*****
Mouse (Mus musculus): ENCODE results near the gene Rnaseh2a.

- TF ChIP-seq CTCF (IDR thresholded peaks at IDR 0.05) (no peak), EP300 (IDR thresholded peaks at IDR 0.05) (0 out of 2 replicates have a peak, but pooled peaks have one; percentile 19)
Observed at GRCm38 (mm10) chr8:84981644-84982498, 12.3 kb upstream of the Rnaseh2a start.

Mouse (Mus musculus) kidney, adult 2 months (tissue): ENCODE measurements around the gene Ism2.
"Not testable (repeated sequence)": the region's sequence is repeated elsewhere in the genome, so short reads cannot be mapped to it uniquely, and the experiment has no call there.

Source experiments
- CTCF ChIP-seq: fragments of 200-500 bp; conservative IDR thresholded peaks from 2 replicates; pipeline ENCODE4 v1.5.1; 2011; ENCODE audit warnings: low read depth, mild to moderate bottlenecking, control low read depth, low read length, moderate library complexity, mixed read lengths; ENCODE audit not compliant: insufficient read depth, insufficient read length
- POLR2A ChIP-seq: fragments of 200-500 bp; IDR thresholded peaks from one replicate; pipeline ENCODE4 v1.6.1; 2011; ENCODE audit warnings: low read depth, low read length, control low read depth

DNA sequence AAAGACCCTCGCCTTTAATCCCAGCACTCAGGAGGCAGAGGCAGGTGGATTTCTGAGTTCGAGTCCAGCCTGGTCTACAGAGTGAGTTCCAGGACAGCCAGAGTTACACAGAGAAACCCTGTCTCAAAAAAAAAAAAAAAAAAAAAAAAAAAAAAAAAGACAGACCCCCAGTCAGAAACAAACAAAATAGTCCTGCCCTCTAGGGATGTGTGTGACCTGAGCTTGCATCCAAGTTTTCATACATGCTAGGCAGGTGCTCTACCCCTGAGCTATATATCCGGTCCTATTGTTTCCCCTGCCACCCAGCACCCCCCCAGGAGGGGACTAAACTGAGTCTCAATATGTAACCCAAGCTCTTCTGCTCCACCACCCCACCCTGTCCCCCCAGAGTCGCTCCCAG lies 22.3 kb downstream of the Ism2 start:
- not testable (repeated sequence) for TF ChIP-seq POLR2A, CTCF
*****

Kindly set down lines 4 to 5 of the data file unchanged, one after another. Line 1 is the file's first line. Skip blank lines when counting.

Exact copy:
Mouse (Mus musculus) kidney, adult 2 months (tissue): ENCODE measurements around the gene Ism2.
"Not testable (repeated sequence)": the region's sequence is repeated elsewhere in the genome, so short reads cannot be mapped to it uniquely, and the experiment has no call there.